Thursday, May 9, 2013

To dialogue or not to dialogue

I once toyed with the idea of writing a novel without using any dialogue.  No really.  Anyone else ever think of trying that?  At the time I disliked and feared dialogue.  It was hard, it was clunky, everyone sounded the same, it was impossible.

I no longer feel like that.  I can't say exactly when my feelings changed but now I really like dialogue. I've even received compliments on it. (Hmmm, maybe I should write a book that's all dialouge......okay, not really)  I know practice had a lot to do with the change.  Also, finding a story and characters I was passionate about. When I loved the characters, when I knew them, it was easy to know what they would say and how they would say it.

Of course, study and craft research helped too.

Durring the A-Z challenge (so it maybe went unnoticed by a lot of people)  there was a three part series on dialogue over at The Blabbermouth. Here is the first part, second, and third. I found it a fun and interesting read.  And even though I don't hate dialogue anymore, there's always room for improvement.




34 comments:

  1. I've found that writing dialogue is one of my strongest assets as a writer. But, as you said, there's always room for improvement.

    I'll check The Blabbermouth out, thanks :)

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    1. It's a good asset to have. So often I enjoy a book but the dialogue is so wooden and inane that I can't keep reading.

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  2. I employ dialogue in nonfiction too. It keeps the pace moving and engages the reader. I'll check out this site. Thanks!

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    Replies
    1. It can be good for keeping the pace up. But I've also seen it done poorly and slowing down everything.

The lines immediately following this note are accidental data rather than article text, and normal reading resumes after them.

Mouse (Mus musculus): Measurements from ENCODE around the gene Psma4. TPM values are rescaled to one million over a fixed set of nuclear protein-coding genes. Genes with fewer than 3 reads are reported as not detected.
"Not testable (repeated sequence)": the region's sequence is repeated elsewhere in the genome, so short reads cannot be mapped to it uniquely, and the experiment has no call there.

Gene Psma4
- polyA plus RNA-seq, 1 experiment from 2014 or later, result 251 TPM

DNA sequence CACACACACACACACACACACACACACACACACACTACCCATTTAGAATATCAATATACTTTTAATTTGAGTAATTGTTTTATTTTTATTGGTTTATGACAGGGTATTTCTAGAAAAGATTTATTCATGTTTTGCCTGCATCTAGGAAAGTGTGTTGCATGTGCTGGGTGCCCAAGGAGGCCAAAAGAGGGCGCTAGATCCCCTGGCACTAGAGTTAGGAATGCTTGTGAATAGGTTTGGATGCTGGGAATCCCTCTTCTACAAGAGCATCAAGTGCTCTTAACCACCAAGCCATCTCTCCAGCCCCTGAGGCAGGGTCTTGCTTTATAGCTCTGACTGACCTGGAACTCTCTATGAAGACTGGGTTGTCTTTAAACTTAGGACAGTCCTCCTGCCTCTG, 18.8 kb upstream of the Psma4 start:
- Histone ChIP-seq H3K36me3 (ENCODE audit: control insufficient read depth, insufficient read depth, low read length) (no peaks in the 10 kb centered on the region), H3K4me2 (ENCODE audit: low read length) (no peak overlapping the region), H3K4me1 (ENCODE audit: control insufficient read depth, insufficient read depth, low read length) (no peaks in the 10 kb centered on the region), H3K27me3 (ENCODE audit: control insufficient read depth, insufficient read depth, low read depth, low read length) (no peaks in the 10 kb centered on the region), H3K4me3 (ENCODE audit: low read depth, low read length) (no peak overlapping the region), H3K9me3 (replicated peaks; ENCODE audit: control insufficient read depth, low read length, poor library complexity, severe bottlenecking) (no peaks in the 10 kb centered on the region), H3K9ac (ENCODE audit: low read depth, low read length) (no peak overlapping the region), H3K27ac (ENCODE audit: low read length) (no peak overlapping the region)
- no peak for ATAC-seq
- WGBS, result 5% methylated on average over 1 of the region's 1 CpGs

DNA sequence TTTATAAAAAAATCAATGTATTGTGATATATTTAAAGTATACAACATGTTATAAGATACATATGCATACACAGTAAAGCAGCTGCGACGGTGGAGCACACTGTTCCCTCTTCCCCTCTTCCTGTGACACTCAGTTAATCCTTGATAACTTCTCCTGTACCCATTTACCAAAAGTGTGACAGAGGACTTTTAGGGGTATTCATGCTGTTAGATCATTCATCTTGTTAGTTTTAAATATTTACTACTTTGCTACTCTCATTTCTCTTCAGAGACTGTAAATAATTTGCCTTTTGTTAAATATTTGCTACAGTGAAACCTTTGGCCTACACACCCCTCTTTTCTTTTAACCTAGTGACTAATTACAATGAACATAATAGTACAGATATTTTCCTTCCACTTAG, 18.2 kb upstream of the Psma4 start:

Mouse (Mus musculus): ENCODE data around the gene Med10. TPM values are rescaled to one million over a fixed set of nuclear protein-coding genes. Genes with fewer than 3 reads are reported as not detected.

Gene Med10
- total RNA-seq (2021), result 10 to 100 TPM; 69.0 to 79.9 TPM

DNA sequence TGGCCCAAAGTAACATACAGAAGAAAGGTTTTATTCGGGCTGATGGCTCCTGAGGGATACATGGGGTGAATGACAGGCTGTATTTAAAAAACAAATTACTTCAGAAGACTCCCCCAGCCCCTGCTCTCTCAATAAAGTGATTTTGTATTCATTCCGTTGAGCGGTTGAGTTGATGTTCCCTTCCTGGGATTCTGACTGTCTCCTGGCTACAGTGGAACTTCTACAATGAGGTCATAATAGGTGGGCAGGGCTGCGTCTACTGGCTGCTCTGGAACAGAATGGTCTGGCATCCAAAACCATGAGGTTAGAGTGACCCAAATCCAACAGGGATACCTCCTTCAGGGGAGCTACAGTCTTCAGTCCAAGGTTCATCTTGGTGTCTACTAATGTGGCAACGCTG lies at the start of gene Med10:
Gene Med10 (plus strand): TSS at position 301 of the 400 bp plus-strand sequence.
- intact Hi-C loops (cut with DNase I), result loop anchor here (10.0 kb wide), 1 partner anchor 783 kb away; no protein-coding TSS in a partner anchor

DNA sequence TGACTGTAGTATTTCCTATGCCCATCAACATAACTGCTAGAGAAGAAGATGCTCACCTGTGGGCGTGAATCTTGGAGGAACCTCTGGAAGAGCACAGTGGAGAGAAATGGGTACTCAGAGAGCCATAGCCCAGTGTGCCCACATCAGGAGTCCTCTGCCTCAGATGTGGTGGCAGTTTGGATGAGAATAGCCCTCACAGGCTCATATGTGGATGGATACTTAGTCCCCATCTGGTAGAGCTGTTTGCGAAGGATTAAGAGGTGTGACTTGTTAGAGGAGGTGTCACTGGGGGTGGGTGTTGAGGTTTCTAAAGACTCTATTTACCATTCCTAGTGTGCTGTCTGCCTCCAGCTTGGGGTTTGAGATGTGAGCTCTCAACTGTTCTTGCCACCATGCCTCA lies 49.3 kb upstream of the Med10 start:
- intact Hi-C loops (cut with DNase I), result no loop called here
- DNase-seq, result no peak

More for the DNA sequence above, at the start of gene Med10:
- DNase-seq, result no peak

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  3. I will have to check out those links. Thanks!
    Oh and I've never thought of writing a book with no dialogue but I used to think it would be fun to write a book with no character descriptions, just let their actions draw the picture.

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  4. 'Hmmm, maybe I should write a book that's all dialouge......okay, not really)'

    This made me smile.

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  5. I've always really liked writing dialogue. Maybe too much. I've had to be careful not to have my characters sitting around talking about doing something too much. Thanks for the links.

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  6. Crazy. I wrote a short story that was ONLY dialogue... That was interesting...

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  7. I've found things I once sucked at I've gotten quite good at. Practice is the main ingredient as you say. And study, and opening our minds to listen.

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  8. Actually I have written books with no dialogue, but they were nonfiction. As far as dialogue only, that would be difficult. In essence dialogue creates white space in your writing that allows the reader to rest his eyes and read quicker.

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    1. I dont' think dialogue only could be a satisfying read. We need the description and internals.

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  9. The fun thing about writing dialog is my characters are MUCH more clever than I am. (If only someone would script MY lines...)

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    1. I hear you. I'm not good at conversation and wish I could rewrite and revise everything that comes out of my mouth. It would really be for the best.